Glossary of Leather Terminology
ANILINE DYED (an-a-line)
Lovers of truly natural products are particularly fond of these leathers: their buttery, glove-soft
texture adds an extra dimension of comfort to your sofa or chair. To create this luxurious
softness and their rich gem-like colors, aniline dyed leathers are tumbled for up to 12 hours in
drums containing transparent dyes. These dyes enhance the subtle textural and color variations
of each hide. Through the years, aniline dyed leather develops a distinctive patina which adds to
its value as a focal point in your home. Only premium hides with the most pleasing color and
texture are selected for this category. Click here to see Aniline Dyed Leather offered by Classic Leather.
CORRECTED GRAIN LEATHERS
Many hides are marred by naturally occurring range marks. Insect bites, barbed wire scars,
scrapes and other defects make them unsuitable for your home. To remove these imperfections,
Corrected Grain leathers are first sanded or buffed, then lightly embossed to restore a natural-looking
more uniform grain pattern. Finally, a dense protective topcoat is applied. Some natural softness is sacrificed in this process, but the proportionately larger number of hides in this category makes this the
most economical grade of top grain furniture leather.
A dyeing process in which leather is immersed in dye and tumbled in a rotating drum, allowing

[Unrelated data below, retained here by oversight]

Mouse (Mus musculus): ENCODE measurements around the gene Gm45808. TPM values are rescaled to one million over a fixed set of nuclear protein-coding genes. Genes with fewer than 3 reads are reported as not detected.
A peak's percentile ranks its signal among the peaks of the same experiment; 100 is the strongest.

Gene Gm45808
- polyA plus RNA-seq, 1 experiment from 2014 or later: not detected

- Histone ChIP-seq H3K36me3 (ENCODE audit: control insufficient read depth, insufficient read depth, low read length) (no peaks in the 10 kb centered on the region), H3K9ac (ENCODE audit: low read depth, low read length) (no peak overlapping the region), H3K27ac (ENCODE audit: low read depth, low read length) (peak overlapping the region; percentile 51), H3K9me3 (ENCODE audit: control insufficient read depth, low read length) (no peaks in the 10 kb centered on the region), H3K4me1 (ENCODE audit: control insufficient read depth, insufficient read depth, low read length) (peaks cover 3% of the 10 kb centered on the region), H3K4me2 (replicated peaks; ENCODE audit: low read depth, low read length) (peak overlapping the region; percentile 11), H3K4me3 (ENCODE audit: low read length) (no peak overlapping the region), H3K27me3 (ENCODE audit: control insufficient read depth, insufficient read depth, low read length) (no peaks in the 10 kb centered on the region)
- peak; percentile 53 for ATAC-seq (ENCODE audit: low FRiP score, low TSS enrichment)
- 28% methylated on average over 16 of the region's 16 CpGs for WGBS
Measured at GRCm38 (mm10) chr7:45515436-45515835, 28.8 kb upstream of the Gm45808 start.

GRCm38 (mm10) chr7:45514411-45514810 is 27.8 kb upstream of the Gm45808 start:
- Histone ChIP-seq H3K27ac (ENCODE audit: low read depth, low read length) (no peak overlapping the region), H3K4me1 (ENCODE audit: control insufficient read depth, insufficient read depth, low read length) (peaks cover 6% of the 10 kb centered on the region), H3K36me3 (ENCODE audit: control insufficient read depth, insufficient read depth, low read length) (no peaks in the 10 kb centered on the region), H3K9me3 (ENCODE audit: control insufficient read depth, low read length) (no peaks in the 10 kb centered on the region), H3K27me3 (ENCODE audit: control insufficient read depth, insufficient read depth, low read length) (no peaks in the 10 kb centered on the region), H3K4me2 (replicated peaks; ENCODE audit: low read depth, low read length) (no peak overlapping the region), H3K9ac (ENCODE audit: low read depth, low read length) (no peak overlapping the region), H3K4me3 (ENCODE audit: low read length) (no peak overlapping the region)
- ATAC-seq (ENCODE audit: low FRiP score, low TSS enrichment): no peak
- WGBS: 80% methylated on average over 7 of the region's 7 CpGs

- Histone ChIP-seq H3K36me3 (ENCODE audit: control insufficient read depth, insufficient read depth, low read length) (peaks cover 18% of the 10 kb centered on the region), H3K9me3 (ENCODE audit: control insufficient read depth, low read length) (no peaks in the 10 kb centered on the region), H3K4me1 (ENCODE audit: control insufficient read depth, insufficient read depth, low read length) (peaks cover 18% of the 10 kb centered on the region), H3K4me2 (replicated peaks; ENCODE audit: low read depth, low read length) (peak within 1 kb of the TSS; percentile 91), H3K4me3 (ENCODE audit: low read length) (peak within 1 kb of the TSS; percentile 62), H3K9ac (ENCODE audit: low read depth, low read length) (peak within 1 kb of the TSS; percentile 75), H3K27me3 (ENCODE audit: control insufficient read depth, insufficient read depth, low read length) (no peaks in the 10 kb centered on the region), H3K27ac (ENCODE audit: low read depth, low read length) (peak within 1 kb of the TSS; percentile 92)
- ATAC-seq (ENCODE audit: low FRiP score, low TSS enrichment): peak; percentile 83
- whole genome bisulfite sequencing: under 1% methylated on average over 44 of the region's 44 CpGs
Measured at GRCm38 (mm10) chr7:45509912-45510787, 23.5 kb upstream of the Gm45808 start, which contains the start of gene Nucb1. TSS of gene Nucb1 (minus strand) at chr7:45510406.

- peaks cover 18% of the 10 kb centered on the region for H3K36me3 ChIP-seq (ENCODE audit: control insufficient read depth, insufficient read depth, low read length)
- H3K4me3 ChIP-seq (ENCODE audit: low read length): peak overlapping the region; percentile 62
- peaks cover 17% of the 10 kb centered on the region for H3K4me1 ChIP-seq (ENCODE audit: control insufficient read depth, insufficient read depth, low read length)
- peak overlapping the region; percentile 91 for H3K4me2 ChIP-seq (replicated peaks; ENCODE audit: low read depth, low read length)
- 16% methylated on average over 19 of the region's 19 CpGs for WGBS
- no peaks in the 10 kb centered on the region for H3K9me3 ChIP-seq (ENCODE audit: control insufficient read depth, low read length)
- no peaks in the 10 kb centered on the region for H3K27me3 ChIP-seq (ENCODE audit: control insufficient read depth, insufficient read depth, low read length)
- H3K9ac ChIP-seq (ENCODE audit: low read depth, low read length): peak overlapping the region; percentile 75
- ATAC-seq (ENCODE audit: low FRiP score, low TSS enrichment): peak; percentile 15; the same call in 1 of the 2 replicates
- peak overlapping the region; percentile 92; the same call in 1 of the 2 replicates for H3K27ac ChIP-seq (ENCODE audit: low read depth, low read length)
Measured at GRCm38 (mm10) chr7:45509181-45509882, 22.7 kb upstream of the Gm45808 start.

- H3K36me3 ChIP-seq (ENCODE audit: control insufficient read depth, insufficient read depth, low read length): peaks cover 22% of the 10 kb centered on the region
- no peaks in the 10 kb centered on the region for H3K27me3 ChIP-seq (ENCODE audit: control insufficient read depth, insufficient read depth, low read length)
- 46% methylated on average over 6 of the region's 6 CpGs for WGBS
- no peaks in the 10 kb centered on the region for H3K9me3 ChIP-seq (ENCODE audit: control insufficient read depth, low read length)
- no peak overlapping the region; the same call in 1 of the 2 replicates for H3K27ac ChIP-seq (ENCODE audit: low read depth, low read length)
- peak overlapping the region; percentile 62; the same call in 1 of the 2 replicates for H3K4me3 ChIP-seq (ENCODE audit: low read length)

maximum dye penetration.
The application of color, either by spraying, hand rubbing or immersion.
A process in which design is added to leather by pressure to alter or correct the surface, resulting
in uniform imitation grain.
Any post tanning treatment, such as: dyeing, rolling, pressing, spraying, lacquering, antiquing,
waxing, buffing, embossing, glazing, waterproofing, or flame-proofing.
A term which indicates that leather possesses its original, natural grain; leather which has not
been altered or corrected. Also called Natural Grain. Click here to see Full Grain Leather offered by Classic Leather.
The distinctive pore and wrinkle pattern of a hide; may be either natural or embossed.
A term used to describe the softness or feel of a leather when you rub your hand on it.
The unaltered top grain surface of leather, also called Full Grain. Click here to see Natural Grain Leather offered by Classic Leather.
A lustre that develops on the leather with time and use.
A term describing hides with virtually no scars, range marks or blemishes, usually less than 5% of all hides and typically the most expensive since there are less available.
Refers to the removal of grain, scars and blemishes from a hide.
Sometimes call “Aniline Plus”, these leathers are first drum dyed in penetrating aniline dyes.
Then a thin matching topcoat is applied to even out the color of the hide surface. The topcoat
also serves to protect against fading and stains. Semi-Aniline leathers are available in hundreds
of colors. They retain most of the softness or their aniline dyed cousins because the natural top
grain is left intact. A much larger proportion of the world hide supply is suitable for this class of
leather and as a result they are more moderately priced. Click here to see Semi-Aniline Leather offered by Classic Leather.
Underlying layers of leather sking, “split” away from the top-grain layer, usually used for suedes, and for less costly furniture.
Treating raw hides to reduce their perishability.
The top surface of the hide, the outer layer of the skin, which is the strongest, most durable, best looking with the best feel to it.